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Original Parody. Sung by a Noble Duke at his late fete given at A-S-LY House

1832: Representation of the People Acts

Author: Anon

Publication: Scotsman [or, Edinburgh Political and Literary Journal]

Published: 6 June 1832

Place of publication: Edinburgh, Scotland

Publication type: Newspaper/Periodical

Featured individuals:
Charles Grey, 2nd Earl Grey (1764-1845)
Arthur Wellesley, Duke of Wellington (1769-1852)

No full copy of this poem is available.

Archive/Library: National Library of Scotland
Classmark(s): Mf.N.3
Pages(s): 3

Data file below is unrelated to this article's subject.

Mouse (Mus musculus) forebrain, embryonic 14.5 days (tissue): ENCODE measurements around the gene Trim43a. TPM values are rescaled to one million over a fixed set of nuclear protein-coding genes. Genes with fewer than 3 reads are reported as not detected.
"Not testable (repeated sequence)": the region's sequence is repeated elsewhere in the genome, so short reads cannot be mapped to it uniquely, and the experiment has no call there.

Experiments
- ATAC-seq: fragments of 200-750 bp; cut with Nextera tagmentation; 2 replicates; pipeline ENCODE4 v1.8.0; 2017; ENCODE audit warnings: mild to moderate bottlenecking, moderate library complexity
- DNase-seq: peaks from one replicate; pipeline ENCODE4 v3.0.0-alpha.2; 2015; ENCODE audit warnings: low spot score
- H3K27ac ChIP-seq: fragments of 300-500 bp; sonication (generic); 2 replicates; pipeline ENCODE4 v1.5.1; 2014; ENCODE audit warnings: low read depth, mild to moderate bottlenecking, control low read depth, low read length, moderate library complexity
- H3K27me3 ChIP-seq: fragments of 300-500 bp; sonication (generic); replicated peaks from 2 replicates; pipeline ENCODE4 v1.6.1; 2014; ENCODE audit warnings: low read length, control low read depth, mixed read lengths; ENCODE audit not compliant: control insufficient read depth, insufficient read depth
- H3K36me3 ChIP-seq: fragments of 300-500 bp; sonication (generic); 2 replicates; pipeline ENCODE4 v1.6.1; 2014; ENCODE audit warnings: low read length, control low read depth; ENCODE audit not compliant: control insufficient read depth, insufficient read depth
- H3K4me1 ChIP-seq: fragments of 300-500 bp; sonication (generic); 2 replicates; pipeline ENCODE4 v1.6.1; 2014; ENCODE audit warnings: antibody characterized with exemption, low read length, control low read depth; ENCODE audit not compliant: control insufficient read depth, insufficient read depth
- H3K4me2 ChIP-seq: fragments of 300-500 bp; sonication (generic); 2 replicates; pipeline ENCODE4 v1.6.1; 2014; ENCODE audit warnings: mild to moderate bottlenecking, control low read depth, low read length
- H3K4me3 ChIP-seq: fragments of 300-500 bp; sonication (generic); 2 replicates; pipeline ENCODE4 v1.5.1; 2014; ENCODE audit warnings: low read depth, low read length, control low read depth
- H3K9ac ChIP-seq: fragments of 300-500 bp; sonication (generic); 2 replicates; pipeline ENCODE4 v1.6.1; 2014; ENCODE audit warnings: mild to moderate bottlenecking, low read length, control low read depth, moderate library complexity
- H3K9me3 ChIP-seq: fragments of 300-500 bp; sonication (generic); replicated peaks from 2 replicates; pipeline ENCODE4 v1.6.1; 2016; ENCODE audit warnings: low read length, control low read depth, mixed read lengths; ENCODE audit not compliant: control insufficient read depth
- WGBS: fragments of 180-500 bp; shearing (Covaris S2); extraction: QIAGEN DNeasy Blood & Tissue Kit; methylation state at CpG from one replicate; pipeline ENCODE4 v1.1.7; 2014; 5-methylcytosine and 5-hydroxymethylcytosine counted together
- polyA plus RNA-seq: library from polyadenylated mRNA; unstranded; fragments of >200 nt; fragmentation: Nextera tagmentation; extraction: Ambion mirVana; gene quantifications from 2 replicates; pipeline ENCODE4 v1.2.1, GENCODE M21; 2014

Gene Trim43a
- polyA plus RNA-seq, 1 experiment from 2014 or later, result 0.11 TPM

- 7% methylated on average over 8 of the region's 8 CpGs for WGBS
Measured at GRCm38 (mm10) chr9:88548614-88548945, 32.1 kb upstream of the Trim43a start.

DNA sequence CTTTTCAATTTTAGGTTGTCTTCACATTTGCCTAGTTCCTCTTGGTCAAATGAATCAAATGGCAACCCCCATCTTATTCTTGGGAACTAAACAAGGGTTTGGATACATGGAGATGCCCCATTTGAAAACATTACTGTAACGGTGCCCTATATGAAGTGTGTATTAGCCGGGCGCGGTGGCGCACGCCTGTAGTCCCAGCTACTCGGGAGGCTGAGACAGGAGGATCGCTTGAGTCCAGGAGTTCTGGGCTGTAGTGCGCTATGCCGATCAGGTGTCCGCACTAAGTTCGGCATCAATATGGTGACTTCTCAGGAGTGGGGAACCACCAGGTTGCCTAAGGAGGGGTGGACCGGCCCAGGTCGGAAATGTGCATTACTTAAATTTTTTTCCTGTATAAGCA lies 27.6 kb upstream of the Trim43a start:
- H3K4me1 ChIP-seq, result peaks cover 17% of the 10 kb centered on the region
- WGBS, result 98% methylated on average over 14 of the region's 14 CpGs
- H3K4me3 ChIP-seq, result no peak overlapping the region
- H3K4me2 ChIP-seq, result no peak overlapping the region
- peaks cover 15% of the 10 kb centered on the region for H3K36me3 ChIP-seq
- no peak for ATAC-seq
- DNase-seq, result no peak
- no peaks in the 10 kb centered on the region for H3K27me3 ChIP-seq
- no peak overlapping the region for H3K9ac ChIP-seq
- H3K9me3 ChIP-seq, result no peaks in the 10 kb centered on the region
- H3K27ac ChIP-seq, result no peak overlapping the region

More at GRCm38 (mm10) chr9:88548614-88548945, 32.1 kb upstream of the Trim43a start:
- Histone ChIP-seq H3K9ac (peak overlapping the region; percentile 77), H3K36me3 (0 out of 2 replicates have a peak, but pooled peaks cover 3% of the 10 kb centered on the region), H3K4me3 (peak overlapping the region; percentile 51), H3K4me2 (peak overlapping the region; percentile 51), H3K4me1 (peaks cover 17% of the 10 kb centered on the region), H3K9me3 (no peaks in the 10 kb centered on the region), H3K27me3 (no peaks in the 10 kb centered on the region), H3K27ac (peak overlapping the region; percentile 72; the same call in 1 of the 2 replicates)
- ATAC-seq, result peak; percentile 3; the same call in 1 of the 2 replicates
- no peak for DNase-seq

A note is included after the title of this poem: Agitato Pomposo, poking fun at the agitated, pompous nature of the subject (the Duke of Wellington).  The house referred to in the title is Apsley House, the London residence of the Duke of Wellington.  The poem is written following the 'Days of May', when Wellington had the opportunity to form a government - leading to widspread public protest, and the eventual restoration of the Earl Grey (pro-reform) premiership.  The parodic poem, sung by Wellington, mourns his loss of power: we are told that his heart is breaking 'for the place of Earl Grey', and that his days of fame are past.